Alexander Hill Everett
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Everett was born in Boston, Massachusetts to the Rev. Oliver Everett and Lucy (Hill) Everett, and graduated at age 14 from Harvard College in 1806 with the highest honors of his class. After leaving College he was an assistant teacher in Phillips Exeter Academy for one year, then studied law in the office of John Quincy Adams. In 1809 he accompanied Adams to Russia, where he lived for two years as Adam's personal secretary in the legation.
At the close of the War of 1812, Governor of Massachusetts William Eustis was appointed minister to the Netherlands, and Everett accompanied him as secretary of legation, but after a year of service returned home. On the retirement of Governor Eustis from the legation, however, Everett was appointed his successor, with the rank of chargé d'affaires to The Hague, which post he held from 1818 till 1824. After Adams became president in 1825, he appointed Everett minister to Spain from 1825–1829.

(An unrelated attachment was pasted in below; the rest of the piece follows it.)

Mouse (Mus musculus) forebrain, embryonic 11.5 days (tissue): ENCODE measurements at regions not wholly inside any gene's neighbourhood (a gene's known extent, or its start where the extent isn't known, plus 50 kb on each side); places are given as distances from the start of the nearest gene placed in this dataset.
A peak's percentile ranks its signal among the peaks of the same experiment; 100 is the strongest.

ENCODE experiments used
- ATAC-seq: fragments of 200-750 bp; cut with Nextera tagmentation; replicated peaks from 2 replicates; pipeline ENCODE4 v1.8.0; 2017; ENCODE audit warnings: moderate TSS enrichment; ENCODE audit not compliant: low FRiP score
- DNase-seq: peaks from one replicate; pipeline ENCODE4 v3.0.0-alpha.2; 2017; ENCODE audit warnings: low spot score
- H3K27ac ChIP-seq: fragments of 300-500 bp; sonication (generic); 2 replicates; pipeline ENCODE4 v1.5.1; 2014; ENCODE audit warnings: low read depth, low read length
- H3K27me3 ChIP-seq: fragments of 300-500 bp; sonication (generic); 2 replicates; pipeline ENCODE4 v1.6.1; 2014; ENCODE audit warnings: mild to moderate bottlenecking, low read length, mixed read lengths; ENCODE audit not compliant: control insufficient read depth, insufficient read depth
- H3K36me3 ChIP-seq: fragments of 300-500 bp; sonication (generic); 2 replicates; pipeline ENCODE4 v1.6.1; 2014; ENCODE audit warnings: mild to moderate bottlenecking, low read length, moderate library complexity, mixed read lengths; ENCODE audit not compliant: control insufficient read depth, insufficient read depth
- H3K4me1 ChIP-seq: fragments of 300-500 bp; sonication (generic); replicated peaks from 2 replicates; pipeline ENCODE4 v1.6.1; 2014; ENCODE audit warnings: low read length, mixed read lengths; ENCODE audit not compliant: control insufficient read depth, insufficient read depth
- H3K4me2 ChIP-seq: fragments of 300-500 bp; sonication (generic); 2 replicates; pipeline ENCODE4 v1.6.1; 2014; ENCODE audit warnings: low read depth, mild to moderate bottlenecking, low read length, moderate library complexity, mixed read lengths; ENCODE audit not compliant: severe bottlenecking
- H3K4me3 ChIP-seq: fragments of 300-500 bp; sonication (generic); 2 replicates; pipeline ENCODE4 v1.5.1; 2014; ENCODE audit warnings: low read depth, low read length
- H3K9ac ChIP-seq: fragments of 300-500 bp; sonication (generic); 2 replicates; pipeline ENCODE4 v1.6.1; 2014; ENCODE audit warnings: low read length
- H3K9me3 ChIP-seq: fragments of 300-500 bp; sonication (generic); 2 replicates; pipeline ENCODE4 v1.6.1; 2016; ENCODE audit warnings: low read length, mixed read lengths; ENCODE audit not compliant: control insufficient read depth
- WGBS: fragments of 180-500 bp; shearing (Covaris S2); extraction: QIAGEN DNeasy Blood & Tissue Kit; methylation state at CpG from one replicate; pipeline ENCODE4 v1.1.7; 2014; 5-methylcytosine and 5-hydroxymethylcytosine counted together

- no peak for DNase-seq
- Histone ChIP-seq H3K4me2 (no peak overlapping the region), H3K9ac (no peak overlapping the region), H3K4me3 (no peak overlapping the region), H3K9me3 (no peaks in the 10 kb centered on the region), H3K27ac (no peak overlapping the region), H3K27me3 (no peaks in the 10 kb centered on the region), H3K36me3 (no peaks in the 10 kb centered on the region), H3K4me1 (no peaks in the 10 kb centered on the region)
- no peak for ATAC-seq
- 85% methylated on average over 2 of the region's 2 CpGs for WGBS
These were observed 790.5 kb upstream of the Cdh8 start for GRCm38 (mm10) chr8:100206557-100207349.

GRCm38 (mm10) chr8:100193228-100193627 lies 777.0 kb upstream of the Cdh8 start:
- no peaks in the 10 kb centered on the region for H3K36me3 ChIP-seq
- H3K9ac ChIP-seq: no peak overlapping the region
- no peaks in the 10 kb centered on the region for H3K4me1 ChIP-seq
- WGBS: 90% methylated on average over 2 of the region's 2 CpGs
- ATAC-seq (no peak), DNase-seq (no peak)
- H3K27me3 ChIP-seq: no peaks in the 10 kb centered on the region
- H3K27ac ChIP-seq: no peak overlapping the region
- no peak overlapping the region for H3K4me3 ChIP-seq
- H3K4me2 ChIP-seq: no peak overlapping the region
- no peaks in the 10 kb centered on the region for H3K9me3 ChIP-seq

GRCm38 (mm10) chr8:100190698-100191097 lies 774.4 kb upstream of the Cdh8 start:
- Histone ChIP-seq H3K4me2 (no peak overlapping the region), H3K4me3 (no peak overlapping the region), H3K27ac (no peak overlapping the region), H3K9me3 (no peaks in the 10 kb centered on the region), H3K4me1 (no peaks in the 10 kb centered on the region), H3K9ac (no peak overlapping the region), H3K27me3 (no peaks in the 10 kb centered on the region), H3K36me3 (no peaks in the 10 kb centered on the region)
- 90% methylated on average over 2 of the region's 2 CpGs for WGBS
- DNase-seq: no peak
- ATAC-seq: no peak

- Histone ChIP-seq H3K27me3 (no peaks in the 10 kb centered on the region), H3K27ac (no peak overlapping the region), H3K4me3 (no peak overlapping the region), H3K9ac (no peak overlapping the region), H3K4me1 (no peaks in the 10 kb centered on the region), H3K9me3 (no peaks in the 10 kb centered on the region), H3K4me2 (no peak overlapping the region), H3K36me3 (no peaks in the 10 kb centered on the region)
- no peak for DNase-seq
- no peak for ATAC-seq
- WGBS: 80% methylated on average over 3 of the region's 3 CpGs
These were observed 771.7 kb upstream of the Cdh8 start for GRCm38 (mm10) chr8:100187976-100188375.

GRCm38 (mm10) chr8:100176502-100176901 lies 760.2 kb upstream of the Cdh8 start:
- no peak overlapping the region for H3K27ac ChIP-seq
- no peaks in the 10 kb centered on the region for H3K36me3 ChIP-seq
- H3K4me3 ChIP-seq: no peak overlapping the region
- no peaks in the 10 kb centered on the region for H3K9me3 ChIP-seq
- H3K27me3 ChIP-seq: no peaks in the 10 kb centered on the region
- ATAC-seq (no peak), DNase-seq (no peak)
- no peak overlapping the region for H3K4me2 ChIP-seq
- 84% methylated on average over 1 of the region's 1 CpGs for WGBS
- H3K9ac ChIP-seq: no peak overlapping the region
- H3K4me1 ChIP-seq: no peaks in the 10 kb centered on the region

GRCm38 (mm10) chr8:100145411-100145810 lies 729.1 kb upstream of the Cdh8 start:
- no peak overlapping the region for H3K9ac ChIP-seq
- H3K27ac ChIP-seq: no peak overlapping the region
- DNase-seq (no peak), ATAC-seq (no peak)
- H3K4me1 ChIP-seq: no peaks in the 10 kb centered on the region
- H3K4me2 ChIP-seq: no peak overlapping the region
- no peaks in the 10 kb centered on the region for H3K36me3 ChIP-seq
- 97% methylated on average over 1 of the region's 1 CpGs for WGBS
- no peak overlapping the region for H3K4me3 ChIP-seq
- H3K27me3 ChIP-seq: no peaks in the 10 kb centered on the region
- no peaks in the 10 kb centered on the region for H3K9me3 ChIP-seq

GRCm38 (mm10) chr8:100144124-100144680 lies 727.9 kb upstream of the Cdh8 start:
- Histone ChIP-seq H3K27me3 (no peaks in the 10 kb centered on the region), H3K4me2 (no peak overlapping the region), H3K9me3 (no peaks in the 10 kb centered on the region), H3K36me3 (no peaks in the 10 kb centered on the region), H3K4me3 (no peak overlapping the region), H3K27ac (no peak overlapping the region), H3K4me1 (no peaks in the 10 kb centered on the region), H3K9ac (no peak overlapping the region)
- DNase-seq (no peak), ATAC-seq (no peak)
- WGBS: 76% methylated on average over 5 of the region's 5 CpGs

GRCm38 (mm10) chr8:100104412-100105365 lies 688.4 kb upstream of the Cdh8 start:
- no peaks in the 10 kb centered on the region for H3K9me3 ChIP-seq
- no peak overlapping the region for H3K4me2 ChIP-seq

After his service in Spain, he returned to Boston and obtained a controlling interest in North American Review (to which he had been an active contributor while his brother was editor) and shortly afterward succeeded Jared Sparks as principal editor. The venture was not financially rewarding. Everett's government service was not yet over, though, and he sat in the legislature of Massachusetts from 1830 till 1835. His political fortunes in Massachusetts plummeted when, after serving in the state legislature, Everett switched parties from Whig to Democrat and was blamed for his brother Edward's loss in his bid for reelection as governor in 1839. In 1840 Everett served in Cuba as a Special Diplomatic Agent of the United States. While in Cuba he was appointed president of Jefferson College, Louisiana, but was soon obliged by failing health to return to New England.
On the return of Caleb Cushing from his mission to China, Everett was appointed the next commissioner and sailed for Canton on July 4, 1845. He was detained by illness at Rio de Janeiro, and returned home. In the summer of 1846 he made a second and more successful attempt to reach his destination, but died in Canton shortly after his arrival, on June 28, 1847. He was buried at the foreigners' cemetery on Danes Island, Canton, China.
|U.S. Minister to Spain
Cornelius P. Van Ness